GIS Technique for Territorial Analysis: Spatial MultiCriteria Decision Analysis

GIS Technique for Territorial Analysis: Spatial MultiCriteria Decision Analysis

Francesco Riccioli (University of Florence, Italy) and Toufic El Asmar (University of Florence, Italy)
DOI: 10.4018/978-1-4666-2038-4.ch016
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Territorial analysis is related to the complexity of an area where human activities and environmental characteristics are the main development factors. Human activities have a direct (e.g. farm activities) and indirect (e.g. urban development/sprawl) influence on a territory and its environment, which gives an important function to such activities when strategies for territorial planning have to be defined. Several actors are involved in the assessment of a territory, which is a complicated feature of decision making to be achieved with the use of complex data-analysis process. The evolution of personal computer and specific software for the analysis of spatial data is giving important contribution to “Territorial Planning Strategies.” Spatial Decision Support System is an example of how problems occurred during a decision making process can be solved using methodologies that combine “Multicriteria Approach” and “Geographic Information System.” One of these methodologies is represented by “Spatial Multicriteria Decision Analysis.”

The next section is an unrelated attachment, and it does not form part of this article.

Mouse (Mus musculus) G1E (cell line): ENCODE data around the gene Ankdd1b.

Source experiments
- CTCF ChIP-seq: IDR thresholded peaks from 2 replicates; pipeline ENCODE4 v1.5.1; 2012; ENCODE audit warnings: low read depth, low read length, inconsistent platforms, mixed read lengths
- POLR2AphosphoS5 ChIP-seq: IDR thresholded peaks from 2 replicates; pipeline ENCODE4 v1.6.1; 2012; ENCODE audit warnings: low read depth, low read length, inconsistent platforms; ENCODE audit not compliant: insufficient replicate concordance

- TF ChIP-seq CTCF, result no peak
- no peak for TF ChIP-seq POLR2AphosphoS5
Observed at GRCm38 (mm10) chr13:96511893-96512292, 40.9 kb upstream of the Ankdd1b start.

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Decision Support For Territorial Analysis

It is possible to explain the complexity of a territory as a mosaic of interactions between human activities and its surrounding environment. During the last century anthropic expansion and the consequent urban sprawl produced a great loss of natural resources therefore “Territorial Planning Strategies” became an important tool to attain decision makers targets. Many variables are concerned in land-use changes, and many factors (human, political, economic) are involved in the urbanization growth, thus through the application of a “decision support analysis” is an important and complicated strategy for a correct territorial planning.